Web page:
Social Networking in Your Job Search at Military Transition Classes

Posted by Rob Riggins

As a veteran-owned company, ClearedJobs.Net is committed to supporting transitioning military.

One way we do this is by presenting Social Networking in Your Job Search and providing lunch to military transition classes at bases around the metro DC area.

Chrissa Dockendorf, ClearedJobs.Net military transition liaison

A recent article by Tim Cherry of the Fort Belvoir web site quotes Chrissa Dockendorf, ClearedJobs.Net military transition liaison, from her presentation at Fort Belvoir.

Soldiers and civilians received job market advice during the Army Career Alumni Program career day Jan. 23 in the Barden Education Center.

The ACAP sponsored event is hosted monthly and provides participants with image consultation, social networking tips and job search insight.

Recruiters and employers represented private and public sector businesses, such as, the Environmental Protection Agency and Verizon Federal Network.

The experts provided practical tips toward dressing more professionally and maintaining presentable social media web pages along with additional advice on how to increase their competitiveness in the job market.

“It was very informative with a variety of opinions and experiences as far as federal and government contracting positions,” said Maj. Andre Watson, Headquarters, Department of the Army, G-1 Management Branch and Integrated Personnel and Pay System chief. “The employers were very open and honest and they assured us that there are jobs out in the market.”

ACAP leadership divided the event into three separate portions: Dress for Success, Social Networking and Your Job Search, and an employer panel.

Sophio Barone, image consultant and clothing designer, provided insight into interview attire from colors and jewelry to proper grooming. Barone stressed that first impressions are a crucial factor in obtaining a job.

Chrissa Dockendorf, Cleared Jobs.Net, military transition liaison, led the group through a discussion on social media.

Dockendorf said websites such as Facebook and LinkedIn are great locations to network with potential employers and colleagues.

She encouraged people to be mindful of posts and pictures concerning things such as foul language or grammar errors in writing. This could scare off managers and human resources personnel. Dockendorf’s discussion also touched on privacy settings, customizing social media pages and finding job postings on Twitter.

“Social media can help you land or lose a job,” Dockendorf said. “You have to make sure you’re putting your best foot forward.”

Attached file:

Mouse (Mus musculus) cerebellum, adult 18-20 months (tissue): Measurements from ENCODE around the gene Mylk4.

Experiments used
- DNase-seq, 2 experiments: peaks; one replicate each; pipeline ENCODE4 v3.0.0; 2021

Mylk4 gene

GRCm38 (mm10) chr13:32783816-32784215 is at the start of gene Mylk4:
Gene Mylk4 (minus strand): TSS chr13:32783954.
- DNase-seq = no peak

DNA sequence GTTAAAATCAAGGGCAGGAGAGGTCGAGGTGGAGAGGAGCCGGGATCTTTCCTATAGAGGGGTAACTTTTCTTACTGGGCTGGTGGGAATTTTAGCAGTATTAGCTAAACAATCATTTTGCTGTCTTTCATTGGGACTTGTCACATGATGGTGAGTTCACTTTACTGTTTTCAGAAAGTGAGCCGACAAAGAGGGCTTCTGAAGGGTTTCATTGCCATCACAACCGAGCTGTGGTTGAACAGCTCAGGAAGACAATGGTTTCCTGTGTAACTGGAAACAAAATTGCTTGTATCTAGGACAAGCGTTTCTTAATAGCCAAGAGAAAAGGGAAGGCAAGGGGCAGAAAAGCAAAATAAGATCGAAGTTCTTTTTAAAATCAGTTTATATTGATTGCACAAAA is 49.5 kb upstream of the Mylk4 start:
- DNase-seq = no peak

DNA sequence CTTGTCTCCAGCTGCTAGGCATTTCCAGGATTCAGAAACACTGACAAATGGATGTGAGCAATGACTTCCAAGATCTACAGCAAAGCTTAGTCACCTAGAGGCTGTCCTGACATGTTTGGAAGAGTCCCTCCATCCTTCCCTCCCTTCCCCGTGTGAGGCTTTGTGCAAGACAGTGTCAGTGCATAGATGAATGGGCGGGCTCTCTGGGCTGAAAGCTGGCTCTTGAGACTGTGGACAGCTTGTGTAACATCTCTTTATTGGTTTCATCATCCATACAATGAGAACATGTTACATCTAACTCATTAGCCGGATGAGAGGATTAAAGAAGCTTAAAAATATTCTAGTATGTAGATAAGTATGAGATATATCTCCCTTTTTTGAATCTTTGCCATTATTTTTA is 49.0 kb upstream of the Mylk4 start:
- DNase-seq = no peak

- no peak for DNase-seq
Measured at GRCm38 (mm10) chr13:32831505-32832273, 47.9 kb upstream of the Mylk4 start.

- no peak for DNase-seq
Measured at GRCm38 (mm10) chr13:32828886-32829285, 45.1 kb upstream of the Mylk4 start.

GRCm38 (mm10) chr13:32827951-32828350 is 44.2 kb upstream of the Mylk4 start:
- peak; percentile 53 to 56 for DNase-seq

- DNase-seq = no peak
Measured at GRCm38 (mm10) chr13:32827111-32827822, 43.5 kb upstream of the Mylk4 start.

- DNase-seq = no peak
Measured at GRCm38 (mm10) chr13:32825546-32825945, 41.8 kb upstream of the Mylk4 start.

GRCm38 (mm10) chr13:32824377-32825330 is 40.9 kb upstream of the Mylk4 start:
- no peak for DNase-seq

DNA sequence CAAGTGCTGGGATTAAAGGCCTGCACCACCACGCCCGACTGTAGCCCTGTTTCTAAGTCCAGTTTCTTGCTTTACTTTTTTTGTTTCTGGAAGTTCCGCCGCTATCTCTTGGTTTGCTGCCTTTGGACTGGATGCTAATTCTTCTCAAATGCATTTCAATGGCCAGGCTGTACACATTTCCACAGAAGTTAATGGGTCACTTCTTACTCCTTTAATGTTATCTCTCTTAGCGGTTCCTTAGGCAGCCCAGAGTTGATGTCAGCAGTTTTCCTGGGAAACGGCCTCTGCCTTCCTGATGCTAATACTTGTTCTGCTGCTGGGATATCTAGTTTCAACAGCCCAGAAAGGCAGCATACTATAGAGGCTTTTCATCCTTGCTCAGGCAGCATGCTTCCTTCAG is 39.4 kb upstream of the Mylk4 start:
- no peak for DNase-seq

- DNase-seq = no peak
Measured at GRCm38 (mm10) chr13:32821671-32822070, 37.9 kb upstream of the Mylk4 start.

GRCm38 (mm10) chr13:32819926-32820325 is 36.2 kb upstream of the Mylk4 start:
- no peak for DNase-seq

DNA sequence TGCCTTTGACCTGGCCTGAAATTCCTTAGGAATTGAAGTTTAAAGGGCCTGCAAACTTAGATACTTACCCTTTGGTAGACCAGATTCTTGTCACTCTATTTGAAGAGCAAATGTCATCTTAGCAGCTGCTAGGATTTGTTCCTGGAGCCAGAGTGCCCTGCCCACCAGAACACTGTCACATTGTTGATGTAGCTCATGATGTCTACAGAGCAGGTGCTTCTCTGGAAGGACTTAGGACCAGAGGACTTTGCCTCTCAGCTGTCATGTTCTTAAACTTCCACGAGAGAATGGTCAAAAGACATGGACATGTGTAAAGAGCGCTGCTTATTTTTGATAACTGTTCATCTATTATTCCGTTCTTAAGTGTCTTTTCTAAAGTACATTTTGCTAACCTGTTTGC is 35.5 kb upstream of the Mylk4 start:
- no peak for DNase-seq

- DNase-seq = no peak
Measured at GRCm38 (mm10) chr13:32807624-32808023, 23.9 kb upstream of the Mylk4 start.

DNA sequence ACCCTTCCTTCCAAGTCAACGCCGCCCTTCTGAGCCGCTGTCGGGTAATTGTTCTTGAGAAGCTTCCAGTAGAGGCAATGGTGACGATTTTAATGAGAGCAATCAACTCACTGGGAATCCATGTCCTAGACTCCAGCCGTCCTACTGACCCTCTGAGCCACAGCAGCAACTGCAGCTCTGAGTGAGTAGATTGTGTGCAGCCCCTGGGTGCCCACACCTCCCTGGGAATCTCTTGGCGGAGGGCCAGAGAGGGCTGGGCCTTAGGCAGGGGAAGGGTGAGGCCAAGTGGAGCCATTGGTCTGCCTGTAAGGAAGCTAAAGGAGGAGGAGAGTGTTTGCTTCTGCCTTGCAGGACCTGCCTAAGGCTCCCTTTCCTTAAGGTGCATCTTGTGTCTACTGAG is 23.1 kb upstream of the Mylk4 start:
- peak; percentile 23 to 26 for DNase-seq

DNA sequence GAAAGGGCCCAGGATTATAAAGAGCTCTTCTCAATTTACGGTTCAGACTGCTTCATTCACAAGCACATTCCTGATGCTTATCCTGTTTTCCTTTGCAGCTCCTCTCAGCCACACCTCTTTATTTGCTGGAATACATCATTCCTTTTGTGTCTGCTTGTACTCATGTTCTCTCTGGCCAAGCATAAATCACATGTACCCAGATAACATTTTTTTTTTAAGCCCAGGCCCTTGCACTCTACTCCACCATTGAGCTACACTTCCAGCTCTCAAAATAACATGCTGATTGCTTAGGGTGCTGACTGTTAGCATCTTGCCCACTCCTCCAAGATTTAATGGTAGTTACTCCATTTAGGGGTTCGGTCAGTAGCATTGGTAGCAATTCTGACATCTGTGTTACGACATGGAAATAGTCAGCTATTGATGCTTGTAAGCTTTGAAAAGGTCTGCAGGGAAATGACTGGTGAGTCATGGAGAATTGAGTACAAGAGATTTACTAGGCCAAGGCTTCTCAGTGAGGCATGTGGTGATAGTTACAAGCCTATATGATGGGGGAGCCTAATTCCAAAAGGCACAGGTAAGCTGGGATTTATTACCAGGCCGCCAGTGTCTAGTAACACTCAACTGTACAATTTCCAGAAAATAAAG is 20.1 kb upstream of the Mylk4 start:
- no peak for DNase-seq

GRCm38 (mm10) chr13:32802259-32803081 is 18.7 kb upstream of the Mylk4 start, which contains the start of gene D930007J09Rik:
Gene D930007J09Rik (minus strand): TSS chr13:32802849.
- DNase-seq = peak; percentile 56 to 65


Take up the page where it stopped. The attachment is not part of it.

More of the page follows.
The employer panel featured a question and answer session with business representatives.

The representatives opened the panel by introducing themselves and offering success tips in landing jobs. Participants then asked employers questions ranging from filling out questionnaires to keywords recruiters look for when reading through applications.

Employers encouraged the group, among other things, to be truthful, research the company and make their resumes reflect the jobs for which they are applying.

“All the information they provided is good to get you in a professional mindset and give you a path toward where you want to go,” said Sgt. 1st Class Anita Gulatt, 3200th Strategic Intelligence Group, senior human resources noncommissioned officer-in-charge, speaking about the career day offerings.

The career day is a supplement to the recently modified ACAP program. The Department of Defense, the Department of Veteran Affairs and the Department of Labor partnered to expand transition services to lower the unemployment rate of the nation’s Soldiers. Effective Nov. 21, 2012, under the VOW (Veterans Opportunity to Work Act) to Hire Heroes Act, Public Law 12-56 ACT, the new commanders program mandates that all servicemembers begin ACAP no later than 12 months prior to their transition date, providing more time and learning opportunities to prepare for life after the Army.

Joline Miller, ACAP installation liaison officer, said the career day provides participants an opportunity to gain information and tips from recruiters before an interview or job fair.

“These are the same recruiters that you will see at job fairs,” Miller said. “They have connections.”

Gulatt, who is preparing for retirement, attended the career day to gather information for her post-Army career job-search. She hopes to work in the “human resources and administration arena.” She said the career day is especially beneficial for young Soldiers transitioning out of the Army.

“If the only job they had was the military, this will give them insight on how to translate those skills into the civilian world,” Gulatt said.



This entry was posted on Friday, February 22, 2013 4:39 pm

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